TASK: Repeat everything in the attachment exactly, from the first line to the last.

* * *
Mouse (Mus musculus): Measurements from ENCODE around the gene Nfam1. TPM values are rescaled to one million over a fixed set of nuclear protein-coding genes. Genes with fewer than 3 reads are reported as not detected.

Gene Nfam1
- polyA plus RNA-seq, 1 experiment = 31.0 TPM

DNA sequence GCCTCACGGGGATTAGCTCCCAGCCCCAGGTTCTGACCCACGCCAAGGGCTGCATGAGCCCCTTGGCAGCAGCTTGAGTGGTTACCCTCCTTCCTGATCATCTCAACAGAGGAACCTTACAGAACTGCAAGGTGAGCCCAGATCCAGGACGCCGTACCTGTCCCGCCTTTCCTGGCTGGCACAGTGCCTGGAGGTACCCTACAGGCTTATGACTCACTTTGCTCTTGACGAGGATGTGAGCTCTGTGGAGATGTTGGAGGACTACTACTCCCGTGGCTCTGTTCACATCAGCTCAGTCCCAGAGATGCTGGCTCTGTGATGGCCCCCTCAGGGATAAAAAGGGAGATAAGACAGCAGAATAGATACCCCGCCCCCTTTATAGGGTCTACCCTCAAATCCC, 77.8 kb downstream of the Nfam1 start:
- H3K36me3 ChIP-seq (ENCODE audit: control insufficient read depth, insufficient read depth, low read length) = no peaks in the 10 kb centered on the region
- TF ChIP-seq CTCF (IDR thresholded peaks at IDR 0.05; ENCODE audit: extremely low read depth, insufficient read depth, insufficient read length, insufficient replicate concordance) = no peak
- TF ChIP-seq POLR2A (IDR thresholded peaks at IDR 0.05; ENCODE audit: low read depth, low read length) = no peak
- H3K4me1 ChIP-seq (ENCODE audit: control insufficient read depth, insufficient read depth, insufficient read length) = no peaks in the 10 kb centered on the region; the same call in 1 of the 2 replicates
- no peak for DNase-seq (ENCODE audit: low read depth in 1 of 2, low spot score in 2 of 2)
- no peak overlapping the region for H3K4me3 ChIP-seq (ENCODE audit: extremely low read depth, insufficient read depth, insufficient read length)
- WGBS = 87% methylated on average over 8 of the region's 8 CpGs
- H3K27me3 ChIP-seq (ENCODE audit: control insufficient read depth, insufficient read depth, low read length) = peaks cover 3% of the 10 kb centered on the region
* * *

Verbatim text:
Mouse (Mus musculus): Measurements from ENCODE around the gene Nfam1. TPM values are rescaled to one million over a fixed set of nuclear protein-coding genes. Genes with fewer than 3 reads are reported as not detected.

Gene Nfam1
- polyA plus RNA-seq, 1 experiment = 31.0 TPM

DNA sequence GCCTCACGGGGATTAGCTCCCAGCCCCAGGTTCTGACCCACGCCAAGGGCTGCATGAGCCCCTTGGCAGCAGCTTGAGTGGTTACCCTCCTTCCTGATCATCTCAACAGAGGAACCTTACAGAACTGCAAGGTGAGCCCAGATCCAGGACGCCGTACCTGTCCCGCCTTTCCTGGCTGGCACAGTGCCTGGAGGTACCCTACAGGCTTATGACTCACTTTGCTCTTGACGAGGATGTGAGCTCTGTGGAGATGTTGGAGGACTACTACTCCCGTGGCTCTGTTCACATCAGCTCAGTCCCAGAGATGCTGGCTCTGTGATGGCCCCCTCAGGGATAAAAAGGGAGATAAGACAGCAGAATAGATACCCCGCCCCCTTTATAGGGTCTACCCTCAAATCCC, 77.8 kb downstream of the Nfam1 start:
- H3K36me3 ChIP-seq (ENCODE audit: control insufficient read depth, insufficient read depth, low read length) = no peaks in the 10 kb centered on the region
- TF ChIP-seq CTCF (IDR thresholded peaks at IDR 0.05; ENCODE audit: extremely low read depth, insufficient read depth, insufficient read length, insufficient replicate concordance) = no peak
- TF ChIP-seq POLR2A (IDR thresholded peaks at IDR 0.05; ENCODE audit: low read depth, low read length) = no peak
- H3K4me1 ChIP-seq (ENCODE audit: control insufficient read depth, insufficient read depth, insufficient read length) = no peaks in the 10 kb centered on the region; the same call in 1 of the 2 replicates
- no peak for DNase-seq (ENCODE audit: low read depth in 1 of 2, low spot score in 2 of 2)
- no peak overlapping the region for H3K4me3 ChIP-seq (ENCODE audit: extremely low read depth, insufficient read depth, insufficient read length)
- WGBS = 87% methylated on average over 8 of the region's 8 CpGs
- H3K27me3 ChIP-seq (ENCODE audit: control insufficient read depth, insufficient read depth, low read length) = peaks cover 3% of the 10 kb centered on the region